Judge Hazel broke the silence, saying: “Mr. President, please attach your signature.” And the President, turning to a [168][169] small table near-by, wrote “Theodore Roosevelt” at the bottom of the document in a firm hand.
     “I should like to see the members of the Cabinet a few moments after the others retire,” said the President, and this was the signal for the score of the people, who had been favored by witnessing the ceremony, to retire.
     As they turned to go the President said: “I will shake hands with you people, gladly,” and, with something of his old smile returning, he first shook hands with the members of the Cabinet present, then Senator Depew and finally with a few guests and newspaper men.

MEMBERS OF CABINET REMAIN.

     At a meeting of the Cabinet in the afternoon, President Roosevelt requested that the members retain their positions, at least for the present, and they promised that they would do so. He also received assurances that Secretaries Hay and Gage, who were absent, would remain for the time being. The first official act of President Roosevelt was the issuing of the following proclamation, the appropriateness and felicitous expression of which could not be improved.
     “By the President of the United States of America, a proclamation:
     “A terrible bereavement has befallen our people. The President of the United States has been struck down; a crime committed not only against the Chief Magistrate, but against every law-abiding and liberty-loving citizen.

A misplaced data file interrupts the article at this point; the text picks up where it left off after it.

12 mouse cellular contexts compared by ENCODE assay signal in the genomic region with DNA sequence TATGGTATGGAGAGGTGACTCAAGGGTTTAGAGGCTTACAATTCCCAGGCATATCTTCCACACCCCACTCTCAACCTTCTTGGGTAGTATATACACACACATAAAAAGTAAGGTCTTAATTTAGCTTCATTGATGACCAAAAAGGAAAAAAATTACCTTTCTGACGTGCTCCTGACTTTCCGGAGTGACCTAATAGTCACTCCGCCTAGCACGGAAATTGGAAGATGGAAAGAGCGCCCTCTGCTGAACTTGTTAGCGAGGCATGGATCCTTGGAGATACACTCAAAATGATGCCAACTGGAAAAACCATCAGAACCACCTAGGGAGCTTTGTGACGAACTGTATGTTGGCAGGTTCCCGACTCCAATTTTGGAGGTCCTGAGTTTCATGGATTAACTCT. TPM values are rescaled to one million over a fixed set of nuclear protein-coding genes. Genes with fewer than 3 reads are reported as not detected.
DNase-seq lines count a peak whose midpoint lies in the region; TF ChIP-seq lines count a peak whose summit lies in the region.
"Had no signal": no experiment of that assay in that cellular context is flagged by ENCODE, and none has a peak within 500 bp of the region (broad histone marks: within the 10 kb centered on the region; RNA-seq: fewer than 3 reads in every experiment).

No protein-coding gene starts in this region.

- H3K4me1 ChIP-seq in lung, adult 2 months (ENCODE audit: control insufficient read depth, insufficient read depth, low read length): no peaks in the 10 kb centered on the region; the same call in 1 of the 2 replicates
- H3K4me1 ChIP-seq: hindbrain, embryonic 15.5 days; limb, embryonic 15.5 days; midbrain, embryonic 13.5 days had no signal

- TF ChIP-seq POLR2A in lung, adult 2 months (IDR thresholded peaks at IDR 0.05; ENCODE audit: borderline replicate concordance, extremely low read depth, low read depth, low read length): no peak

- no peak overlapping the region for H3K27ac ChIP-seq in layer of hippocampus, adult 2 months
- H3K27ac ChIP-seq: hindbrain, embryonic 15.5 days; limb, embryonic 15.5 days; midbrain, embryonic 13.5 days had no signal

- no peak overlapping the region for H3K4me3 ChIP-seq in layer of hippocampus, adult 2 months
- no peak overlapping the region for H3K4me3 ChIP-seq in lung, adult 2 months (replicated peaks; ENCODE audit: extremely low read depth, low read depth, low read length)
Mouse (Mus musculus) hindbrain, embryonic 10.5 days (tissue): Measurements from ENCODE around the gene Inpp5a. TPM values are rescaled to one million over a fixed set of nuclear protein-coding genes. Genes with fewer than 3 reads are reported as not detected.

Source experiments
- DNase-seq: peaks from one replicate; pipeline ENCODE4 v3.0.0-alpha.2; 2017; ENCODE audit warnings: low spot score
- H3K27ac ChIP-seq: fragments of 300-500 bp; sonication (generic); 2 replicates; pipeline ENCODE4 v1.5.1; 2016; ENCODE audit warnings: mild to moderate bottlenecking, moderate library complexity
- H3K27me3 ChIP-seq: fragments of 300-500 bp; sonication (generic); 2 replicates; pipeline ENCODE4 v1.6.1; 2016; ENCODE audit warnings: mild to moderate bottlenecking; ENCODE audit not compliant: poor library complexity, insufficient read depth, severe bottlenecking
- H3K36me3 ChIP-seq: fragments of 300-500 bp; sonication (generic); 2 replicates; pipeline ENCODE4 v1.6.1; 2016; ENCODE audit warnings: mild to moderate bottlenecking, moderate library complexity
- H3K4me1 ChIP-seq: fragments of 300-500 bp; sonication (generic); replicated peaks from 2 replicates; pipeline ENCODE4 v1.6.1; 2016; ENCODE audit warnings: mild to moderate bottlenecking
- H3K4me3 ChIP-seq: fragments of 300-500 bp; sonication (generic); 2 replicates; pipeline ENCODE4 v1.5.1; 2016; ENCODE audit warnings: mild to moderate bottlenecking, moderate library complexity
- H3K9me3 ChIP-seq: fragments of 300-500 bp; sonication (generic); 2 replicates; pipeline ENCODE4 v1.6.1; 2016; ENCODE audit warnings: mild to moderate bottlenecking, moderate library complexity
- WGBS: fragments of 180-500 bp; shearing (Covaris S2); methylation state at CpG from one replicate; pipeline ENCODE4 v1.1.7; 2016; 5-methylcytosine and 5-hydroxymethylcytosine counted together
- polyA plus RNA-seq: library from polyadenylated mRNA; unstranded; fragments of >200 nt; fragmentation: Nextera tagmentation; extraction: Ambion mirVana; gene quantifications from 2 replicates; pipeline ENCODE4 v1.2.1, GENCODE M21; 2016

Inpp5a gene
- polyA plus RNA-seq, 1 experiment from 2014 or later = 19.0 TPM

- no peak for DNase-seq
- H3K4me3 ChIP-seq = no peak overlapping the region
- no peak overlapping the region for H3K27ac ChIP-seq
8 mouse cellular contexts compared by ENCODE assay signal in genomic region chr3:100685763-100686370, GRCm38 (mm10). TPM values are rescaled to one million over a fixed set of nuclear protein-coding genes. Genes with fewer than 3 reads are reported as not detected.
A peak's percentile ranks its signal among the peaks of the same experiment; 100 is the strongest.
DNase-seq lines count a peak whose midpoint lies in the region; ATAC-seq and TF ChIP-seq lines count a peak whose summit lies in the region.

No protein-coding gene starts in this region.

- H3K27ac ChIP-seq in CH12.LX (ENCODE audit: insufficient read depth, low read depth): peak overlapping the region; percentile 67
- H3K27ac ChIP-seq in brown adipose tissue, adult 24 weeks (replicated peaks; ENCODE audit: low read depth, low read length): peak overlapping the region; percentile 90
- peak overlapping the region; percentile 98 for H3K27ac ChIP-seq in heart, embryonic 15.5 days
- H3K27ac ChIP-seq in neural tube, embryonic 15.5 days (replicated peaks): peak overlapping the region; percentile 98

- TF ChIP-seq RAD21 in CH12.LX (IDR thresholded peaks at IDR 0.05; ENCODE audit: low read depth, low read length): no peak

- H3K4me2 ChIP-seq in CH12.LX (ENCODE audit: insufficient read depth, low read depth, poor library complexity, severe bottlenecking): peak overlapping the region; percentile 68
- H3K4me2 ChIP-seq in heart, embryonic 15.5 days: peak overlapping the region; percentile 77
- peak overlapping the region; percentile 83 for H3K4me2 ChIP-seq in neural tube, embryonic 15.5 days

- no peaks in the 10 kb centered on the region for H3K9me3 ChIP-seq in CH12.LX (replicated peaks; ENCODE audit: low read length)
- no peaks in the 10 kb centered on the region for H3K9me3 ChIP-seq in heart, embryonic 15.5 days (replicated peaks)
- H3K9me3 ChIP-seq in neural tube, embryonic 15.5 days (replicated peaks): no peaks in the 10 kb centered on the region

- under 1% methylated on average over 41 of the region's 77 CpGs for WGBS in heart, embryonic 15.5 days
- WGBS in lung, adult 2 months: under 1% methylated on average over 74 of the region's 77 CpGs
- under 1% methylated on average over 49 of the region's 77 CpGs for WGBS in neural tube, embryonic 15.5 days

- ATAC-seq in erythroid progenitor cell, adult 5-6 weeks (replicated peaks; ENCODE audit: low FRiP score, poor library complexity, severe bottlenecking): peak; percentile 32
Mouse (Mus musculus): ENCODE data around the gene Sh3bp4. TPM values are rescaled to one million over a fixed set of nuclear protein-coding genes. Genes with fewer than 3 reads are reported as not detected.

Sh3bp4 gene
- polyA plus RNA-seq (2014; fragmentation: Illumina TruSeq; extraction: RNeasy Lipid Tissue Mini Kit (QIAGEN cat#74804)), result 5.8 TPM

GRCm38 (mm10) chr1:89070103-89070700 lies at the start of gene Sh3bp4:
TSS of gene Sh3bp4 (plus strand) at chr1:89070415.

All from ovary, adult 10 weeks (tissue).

“President McKinley crowned a life of largest love for his fellowmen, of most earnest endeavor for their welfare, by a death of Christian fortitude; and both the way in which he lived his life and the way in which, in the supreme hour of trial, he met his death, will remain forever a precious heritage of our people.
     “It is meet that we, as a nation, express our abiding love and reverence for his life, our deep sorrow for his untimely death.
     “Now, therefore, I, Theodore Roosevelt, President of the United States of America, do appoint Thursday next, September [169][170] 19, the day in which the body of the dead President will be laid in its last earthly resting place, as a day of mourning and prayer throughout the United States. I earnestly recommend all the people to assemble in their respective places of divine worship, there to bow down in submission to the will of Almighty God, and to pay out of full hearts their homage of love and reverence to the great and good President, whose death has smitten the nation with bitter grief.
     “In witness whereof I have hereunto set my hand and caused the seal of the United States to be affixed.
     “Done at the city of Washington, the 14th day of September, A. D., one thousand nine hundred and one, and of the Independence of the United States the one hundred and twenty-sixth.

     “(SEAL.)
THEODORE ROOSEVELT.     

                  “By the President,
                          “JOHN HAY, Secretary of State.”